Big Hands from a Short Deck

I played my first short deck no limit hold’em tournament on Saturday. It was a hoot but can really mess with your brain. The main difference from regular hold’em besides the deck of 36 cards (i.e., 2, 3, 4, and 5s removed) is that trips beat straights and flushes beat full houses. These changes are to accommodate the relative frequency of these types of hands in short deck poker.

My tournament started off well when I hit quad Qs and won a nice pot. Later I watched my pocket aces flop an ace and river an aces up boat to win a nice pot. On the very next hand I got pocket aces again and flopped an ace. This time I got good action again as it turns out that I was ahead in a set over set situation. Then the case ace came on the river to give my opponent a boat while I had quads once again. Easy game!

That was pretty much it for good hands for me. I had a chance to win a massive pot when the chip leaders massive preflop bet signified aces but I decided not to chase with T9 clubs even though the odds suggest this is close to a 50-50 proposition. If I had played I would have flopped an unfoldable straight and flush draw and rivered a massive pot.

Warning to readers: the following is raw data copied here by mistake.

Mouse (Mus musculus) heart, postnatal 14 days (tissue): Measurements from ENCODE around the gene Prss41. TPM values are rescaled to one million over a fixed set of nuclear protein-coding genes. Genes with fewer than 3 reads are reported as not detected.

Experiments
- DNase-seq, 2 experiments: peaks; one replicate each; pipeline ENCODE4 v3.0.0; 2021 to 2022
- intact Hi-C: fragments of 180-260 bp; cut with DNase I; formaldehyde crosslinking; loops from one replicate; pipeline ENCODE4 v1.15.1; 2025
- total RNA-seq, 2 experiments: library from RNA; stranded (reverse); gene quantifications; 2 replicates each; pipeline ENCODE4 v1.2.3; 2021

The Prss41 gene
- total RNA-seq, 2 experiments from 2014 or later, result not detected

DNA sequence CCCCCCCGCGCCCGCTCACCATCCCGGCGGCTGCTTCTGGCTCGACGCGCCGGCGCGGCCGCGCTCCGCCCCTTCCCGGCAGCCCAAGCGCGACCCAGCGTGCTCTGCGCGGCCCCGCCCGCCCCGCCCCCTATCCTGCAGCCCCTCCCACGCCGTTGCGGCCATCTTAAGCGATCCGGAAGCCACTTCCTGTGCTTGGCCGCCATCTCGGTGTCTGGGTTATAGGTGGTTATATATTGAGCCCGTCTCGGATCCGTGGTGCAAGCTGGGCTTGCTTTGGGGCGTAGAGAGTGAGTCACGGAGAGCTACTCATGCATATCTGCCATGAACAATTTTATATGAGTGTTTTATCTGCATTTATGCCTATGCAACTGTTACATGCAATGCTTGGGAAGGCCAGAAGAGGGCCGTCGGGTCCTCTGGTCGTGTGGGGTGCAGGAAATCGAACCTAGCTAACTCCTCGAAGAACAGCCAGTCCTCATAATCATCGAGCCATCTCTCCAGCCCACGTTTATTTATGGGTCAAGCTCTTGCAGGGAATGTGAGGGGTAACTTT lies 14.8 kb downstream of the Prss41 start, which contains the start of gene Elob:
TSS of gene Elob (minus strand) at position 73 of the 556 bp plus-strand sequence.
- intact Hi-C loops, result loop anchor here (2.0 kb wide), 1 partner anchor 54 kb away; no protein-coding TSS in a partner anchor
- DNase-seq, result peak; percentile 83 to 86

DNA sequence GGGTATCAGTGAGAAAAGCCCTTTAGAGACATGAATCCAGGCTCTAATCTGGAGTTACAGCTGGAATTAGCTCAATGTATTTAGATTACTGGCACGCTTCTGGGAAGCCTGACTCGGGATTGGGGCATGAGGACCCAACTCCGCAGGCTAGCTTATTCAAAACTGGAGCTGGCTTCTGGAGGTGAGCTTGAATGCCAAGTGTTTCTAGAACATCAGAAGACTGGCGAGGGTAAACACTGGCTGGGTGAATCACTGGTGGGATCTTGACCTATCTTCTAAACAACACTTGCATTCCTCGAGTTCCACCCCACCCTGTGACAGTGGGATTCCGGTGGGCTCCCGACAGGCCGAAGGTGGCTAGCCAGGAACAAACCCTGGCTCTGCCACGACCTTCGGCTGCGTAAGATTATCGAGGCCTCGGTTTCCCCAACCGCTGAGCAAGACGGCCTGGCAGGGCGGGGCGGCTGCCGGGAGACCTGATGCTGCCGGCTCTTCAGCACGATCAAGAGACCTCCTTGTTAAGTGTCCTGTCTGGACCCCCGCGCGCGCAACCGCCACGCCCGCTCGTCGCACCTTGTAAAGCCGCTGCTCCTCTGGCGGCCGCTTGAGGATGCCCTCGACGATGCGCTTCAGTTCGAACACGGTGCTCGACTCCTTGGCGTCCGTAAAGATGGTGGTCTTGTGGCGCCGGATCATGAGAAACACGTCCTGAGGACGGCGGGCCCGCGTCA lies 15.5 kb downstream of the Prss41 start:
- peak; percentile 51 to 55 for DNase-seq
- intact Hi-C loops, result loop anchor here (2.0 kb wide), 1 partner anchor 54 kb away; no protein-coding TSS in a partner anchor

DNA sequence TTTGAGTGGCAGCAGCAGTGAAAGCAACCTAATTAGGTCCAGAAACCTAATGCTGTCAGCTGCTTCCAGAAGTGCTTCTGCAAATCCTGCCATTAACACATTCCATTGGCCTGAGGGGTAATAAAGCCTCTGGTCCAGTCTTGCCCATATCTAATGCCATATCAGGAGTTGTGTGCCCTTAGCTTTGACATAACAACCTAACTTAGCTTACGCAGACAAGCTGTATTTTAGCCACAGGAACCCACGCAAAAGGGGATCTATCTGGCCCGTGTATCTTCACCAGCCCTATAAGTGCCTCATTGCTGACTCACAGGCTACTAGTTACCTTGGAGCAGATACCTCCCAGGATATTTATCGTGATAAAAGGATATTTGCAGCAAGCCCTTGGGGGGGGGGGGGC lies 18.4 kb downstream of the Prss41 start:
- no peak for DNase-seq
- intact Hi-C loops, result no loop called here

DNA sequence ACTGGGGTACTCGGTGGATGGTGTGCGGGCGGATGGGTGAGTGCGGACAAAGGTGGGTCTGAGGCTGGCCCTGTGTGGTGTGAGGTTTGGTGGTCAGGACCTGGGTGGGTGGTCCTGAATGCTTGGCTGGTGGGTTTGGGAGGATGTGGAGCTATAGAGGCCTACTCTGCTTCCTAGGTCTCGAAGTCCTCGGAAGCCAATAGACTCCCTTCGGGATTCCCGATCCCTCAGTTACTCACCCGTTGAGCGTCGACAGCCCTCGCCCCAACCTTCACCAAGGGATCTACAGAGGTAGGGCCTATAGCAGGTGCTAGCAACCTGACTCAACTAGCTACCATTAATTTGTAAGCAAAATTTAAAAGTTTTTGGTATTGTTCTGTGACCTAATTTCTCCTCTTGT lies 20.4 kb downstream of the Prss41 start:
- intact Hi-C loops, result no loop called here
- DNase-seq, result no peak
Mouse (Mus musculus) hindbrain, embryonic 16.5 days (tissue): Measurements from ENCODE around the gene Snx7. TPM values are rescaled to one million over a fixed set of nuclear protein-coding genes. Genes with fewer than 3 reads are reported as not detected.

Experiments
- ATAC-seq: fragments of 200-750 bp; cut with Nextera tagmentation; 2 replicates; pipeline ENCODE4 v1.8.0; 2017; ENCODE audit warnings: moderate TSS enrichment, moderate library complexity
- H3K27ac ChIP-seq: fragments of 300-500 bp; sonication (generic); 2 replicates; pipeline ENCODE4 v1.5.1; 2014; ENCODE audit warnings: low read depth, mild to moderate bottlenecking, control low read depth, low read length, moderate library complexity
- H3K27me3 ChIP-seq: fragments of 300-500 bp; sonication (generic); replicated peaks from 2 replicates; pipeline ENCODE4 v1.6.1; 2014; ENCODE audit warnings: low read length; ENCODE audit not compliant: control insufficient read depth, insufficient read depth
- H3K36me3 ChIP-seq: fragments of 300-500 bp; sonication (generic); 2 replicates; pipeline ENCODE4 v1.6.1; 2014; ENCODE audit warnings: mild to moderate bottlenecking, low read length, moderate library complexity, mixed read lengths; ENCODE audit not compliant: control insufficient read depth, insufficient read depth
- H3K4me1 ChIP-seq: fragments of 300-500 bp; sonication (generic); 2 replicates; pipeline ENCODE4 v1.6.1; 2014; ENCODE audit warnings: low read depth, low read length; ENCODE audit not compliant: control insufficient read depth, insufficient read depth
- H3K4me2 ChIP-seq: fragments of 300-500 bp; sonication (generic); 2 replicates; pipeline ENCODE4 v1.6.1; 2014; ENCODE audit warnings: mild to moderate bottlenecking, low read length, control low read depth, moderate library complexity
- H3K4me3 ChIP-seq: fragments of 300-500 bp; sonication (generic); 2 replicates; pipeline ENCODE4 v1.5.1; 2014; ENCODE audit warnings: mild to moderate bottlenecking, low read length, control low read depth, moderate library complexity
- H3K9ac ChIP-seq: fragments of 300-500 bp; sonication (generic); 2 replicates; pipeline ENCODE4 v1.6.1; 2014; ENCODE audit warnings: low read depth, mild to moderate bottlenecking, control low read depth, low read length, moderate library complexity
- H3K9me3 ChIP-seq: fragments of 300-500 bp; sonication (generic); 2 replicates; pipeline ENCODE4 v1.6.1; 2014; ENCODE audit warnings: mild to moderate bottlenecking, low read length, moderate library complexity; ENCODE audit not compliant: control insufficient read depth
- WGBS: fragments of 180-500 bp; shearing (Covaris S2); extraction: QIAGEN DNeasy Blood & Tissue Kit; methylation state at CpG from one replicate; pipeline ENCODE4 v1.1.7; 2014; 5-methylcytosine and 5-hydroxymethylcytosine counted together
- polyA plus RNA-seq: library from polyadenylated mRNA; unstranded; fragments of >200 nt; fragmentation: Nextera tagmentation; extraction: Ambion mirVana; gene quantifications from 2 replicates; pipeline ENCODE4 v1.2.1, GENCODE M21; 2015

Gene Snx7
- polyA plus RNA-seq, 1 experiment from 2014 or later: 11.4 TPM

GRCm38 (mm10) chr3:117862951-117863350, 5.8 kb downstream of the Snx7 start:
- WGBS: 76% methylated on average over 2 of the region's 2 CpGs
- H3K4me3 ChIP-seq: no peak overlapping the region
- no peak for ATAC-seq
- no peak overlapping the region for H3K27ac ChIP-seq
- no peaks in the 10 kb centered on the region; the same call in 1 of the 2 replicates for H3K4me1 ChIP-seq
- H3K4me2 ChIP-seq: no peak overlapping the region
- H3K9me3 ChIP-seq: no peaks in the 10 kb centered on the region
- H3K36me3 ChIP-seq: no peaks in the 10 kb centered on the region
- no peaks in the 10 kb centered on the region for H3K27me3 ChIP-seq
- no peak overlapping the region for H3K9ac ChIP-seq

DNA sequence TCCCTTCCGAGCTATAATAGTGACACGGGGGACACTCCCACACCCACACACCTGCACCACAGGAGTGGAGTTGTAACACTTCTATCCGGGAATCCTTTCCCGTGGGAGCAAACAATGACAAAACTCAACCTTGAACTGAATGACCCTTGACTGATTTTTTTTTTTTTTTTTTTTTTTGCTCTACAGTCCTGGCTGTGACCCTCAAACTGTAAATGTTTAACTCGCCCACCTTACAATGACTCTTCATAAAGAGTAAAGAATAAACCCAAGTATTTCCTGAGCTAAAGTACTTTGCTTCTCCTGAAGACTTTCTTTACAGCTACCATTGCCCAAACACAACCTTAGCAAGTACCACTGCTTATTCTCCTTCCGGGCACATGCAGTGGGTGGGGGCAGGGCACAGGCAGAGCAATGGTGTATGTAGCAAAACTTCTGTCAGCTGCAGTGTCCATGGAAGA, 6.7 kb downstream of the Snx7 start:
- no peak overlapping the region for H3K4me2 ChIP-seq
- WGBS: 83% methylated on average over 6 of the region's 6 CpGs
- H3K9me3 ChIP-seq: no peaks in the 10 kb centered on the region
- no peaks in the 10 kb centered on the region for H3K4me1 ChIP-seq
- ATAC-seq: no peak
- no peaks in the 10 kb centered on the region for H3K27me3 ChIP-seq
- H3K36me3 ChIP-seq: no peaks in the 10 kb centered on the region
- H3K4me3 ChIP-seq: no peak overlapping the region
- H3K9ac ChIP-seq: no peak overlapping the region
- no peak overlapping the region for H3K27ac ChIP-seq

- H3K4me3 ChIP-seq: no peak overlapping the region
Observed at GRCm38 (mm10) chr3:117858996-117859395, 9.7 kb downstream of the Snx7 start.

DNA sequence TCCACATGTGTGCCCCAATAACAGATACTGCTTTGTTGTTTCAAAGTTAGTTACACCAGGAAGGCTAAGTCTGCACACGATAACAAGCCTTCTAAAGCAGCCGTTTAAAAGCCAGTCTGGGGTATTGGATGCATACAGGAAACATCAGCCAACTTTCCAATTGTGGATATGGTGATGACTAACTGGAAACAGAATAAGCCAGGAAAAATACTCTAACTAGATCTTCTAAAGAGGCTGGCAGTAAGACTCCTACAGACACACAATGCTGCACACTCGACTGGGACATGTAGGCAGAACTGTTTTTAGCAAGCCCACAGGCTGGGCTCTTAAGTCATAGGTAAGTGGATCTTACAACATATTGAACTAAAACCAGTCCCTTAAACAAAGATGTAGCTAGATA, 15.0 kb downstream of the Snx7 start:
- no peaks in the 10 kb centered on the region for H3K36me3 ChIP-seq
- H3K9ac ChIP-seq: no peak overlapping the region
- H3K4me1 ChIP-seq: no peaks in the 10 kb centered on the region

I managed to scratch and claw my way to the final table and held on long enough to earn the $150 bubble claw back prize to make a small profit. I will probably play short deck again in the future, but probably not before my upcoming trip to Las Vegas.

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